Denny Anspach <danspachmd@...>
Don Valentine inquires whether or not HO brass importer Beaver Creek produced a silk car. Yes, they produced a very nice model of a quite distinct and handsome SP car, a boxed one of which resides on my off-stage “For Sale” shelf as we speak. The California State Railroad museum has the body of one (the only?) stored at the SRR historic site in Jamestown, CA (it played a completely unheralded part and a turning point in the successful across-the-table negotiations with the SP that underpinned the founding of the CSRM- a story for another time). If my memory is correct, these cars were also used for high value tea shipments.
The Milwaukee photo -I believe- is probably another of several Milwaukee silk trains recorded on photographs by Asahel Curtis, a Seattle photographer who was often engaged by the Milwaukee at the time. The photo currently depicted looks to me like it has been altered for effect, showing an endless length of identical baggage cars longer than what other Bipolar-led silk train photos show might be more likely.
Other of Curtis’s photos show that the more common Milwaukee silk cars (added to the baggage cars were drawn from two series of low slung wood ice express reefers from the Milwaukee Shops in 1912 (and 13?), specifically built and so lettered for “Fish Service” These very possibly were among the very first true “express reefers” , and they constituted and remained the Milwaukee’s only express reefers -aside from a few rib sided one-offs in later years- until their final demise as milk cars post WWII. I do not believe that they ever went off line, and they were rarely photographed. Al Kalmbach loved these cars, Walthers made decals, and elevation plans were published in the earliest of MRs (1934?), and then subsequently in serial volumes of the MR Cyclopedia. They never made it to a kit, or to brass (in the pipeline at Shoreham Shops when they closed down).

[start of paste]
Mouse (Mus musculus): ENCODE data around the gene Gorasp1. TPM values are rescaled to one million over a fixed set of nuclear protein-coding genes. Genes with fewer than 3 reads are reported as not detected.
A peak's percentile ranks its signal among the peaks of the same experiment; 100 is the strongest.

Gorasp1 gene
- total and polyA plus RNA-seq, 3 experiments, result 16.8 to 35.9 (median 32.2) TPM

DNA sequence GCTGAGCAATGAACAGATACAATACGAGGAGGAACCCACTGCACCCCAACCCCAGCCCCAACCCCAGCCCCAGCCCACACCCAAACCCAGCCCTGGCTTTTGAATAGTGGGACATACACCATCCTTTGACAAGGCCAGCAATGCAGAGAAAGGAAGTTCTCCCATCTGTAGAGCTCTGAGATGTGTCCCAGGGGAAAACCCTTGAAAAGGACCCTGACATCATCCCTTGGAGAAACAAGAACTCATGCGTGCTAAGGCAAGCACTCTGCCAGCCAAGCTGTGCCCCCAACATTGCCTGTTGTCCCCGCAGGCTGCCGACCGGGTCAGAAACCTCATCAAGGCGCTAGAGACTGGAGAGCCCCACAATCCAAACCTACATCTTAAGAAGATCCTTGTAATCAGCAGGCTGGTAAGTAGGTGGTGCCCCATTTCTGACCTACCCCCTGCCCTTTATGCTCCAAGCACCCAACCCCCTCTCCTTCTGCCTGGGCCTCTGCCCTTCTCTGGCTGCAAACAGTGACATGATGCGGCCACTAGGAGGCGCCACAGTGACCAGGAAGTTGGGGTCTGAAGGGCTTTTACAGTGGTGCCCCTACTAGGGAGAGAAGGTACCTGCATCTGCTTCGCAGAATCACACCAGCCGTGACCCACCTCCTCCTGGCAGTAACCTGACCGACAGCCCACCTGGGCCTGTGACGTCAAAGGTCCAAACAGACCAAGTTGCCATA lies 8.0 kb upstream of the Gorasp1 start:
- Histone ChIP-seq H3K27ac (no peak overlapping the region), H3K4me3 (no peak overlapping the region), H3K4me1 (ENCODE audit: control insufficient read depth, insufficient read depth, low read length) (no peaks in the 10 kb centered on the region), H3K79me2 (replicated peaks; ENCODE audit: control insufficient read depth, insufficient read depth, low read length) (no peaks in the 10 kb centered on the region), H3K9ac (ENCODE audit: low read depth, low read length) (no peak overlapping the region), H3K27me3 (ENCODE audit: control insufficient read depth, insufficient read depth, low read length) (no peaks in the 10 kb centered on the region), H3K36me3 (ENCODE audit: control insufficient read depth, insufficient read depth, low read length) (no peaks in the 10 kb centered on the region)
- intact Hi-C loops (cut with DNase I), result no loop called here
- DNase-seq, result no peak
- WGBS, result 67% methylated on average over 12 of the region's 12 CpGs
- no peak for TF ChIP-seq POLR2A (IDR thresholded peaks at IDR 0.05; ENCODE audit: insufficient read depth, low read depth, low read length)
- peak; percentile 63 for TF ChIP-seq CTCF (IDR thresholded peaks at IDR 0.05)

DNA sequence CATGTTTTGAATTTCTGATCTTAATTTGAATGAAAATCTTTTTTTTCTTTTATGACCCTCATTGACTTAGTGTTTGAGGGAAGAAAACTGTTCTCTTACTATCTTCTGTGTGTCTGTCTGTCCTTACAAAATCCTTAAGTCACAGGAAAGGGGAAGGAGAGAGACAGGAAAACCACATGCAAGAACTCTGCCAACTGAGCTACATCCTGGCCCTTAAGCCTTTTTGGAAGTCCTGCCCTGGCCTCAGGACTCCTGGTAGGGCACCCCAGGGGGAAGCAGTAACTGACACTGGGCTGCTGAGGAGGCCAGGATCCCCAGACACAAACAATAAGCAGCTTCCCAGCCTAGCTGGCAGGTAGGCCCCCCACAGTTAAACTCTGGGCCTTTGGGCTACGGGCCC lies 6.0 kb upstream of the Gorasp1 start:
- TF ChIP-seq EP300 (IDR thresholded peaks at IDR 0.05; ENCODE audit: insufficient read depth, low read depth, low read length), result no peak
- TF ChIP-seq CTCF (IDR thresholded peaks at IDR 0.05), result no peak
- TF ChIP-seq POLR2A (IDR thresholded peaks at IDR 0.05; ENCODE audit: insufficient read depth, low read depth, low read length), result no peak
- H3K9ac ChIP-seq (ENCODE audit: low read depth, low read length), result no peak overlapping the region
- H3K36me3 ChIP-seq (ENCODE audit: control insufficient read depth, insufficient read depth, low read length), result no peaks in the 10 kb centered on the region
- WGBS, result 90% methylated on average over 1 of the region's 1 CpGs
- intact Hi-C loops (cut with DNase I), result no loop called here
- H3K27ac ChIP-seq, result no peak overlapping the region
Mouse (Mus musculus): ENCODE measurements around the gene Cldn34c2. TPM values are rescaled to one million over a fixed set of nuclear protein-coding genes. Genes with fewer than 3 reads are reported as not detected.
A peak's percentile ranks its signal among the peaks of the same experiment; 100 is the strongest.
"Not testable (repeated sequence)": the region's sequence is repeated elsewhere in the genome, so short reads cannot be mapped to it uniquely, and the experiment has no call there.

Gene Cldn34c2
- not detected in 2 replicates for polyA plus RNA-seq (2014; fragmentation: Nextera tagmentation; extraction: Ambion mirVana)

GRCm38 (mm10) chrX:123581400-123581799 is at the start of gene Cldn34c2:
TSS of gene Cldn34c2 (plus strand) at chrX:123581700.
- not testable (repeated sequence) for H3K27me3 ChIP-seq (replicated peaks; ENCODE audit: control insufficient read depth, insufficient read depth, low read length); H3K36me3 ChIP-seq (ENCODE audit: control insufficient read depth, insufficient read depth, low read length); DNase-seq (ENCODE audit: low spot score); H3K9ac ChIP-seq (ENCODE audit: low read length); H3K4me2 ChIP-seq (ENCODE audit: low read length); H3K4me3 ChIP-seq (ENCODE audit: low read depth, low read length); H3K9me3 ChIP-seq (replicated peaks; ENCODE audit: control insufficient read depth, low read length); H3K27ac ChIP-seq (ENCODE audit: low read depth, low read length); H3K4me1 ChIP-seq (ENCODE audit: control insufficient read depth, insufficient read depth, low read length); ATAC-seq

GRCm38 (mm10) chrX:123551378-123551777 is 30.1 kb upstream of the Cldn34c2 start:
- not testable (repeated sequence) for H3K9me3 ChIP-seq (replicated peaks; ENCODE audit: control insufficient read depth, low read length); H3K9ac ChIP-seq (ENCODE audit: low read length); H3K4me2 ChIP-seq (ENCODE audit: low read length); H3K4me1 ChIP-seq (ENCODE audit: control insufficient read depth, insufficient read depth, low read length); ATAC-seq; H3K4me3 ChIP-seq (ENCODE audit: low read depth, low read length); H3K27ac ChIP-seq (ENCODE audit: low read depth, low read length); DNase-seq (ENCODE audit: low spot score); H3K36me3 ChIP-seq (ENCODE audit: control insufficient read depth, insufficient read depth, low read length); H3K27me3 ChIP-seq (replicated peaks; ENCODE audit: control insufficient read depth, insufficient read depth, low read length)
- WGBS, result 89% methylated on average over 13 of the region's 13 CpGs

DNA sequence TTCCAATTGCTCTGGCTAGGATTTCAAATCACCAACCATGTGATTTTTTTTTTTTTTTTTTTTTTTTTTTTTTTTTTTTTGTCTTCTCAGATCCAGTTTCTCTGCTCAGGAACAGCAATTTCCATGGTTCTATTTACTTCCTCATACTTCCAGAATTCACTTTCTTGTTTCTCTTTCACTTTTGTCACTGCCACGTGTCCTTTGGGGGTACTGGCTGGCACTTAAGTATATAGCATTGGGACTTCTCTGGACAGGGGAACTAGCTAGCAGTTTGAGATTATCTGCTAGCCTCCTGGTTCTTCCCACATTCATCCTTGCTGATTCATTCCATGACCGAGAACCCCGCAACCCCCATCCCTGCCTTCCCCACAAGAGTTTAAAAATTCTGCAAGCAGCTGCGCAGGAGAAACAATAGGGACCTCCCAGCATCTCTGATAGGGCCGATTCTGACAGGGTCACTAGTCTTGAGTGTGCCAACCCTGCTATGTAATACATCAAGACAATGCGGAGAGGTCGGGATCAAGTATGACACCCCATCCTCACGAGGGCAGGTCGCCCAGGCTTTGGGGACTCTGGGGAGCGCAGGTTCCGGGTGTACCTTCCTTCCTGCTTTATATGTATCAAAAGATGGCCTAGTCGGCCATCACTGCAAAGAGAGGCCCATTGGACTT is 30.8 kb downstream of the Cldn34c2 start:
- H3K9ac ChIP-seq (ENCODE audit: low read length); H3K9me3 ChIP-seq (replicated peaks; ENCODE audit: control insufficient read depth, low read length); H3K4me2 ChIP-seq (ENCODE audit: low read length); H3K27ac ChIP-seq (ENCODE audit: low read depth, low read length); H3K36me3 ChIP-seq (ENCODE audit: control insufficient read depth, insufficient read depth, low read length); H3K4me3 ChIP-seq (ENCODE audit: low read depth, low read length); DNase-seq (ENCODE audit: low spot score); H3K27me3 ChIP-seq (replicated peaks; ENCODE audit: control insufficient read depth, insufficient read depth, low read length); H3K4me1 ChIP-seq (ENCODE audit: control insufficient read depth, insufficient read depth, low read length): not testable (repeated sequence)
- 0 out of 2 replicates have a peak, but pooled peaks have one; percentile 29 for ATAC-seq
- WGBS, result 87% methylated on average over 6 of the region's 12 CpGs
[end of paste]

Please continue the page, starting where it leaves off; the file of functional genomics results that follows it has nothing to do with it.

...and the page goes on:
It would be a matter of semantics to argue one way or another whether silk trains were freight or passenger. The cars used were built and designed to be used in passenger-like service, and the trains operated on passenger train schedules. Of course, the lading was…freight!
Denny S. Anspach, MD
Sacramento, CA 95864